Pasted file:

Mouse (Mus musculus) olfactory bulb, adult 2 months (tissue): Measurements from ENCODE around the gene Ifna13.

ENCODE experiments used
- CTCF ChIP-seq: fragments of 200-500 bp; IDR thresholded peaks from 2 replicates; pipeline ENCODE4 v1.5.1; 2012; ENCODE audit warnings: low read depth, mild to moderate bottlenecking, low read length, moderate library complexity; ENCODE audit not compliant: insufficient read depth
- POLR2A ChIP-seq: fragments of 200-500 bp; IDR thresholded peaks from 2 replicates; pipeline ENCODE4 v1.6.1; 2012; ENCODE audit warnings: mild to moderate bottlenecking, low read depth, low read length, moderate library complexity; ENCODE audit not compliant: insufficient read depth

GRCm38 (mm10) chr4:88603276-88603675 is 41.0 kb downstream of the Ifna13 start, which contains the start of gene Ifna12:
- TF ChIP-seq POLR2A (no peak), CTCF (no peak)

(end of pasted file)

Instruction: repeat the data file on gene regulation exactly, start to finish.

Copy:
Mouse (Mus musculus) olfactory bulb, adult 2 months (tissue): Measurements from ENCODE around the gene Ifna13.

ENCODE experiments used
- CTCF ChIP-seq: fragments of 200-500 bp; IDR thresholded peaks from 2 replicates; pipeline ENCODE4 v1.5.1; 2012; ENCODE audit warnings: low read depth, mild to moderate bottlenecking, low read length, moderate library complexity; ENCODE audit not compliant: insufficient read depth
- POLR2A ChIP-seq: fragments of 200-500 bp; IDR thresholded peaks from 2 replicates; pipeline ENCODE4 v1.6.1; 2012; ENCODE audit warnings: mild to moderate bottlenecking, low read depth, low read length, moderate library complexity; ENCODE audit not compliant: insufficient read depth

GRCm38 (mm10) chr4:88603276-88603675 is 41.0 kb downstream of the Ifna13 start, which contains the start of gene Ifna12:
- TF ChIP-seq POLR2A (no peak), CTCF (no peak)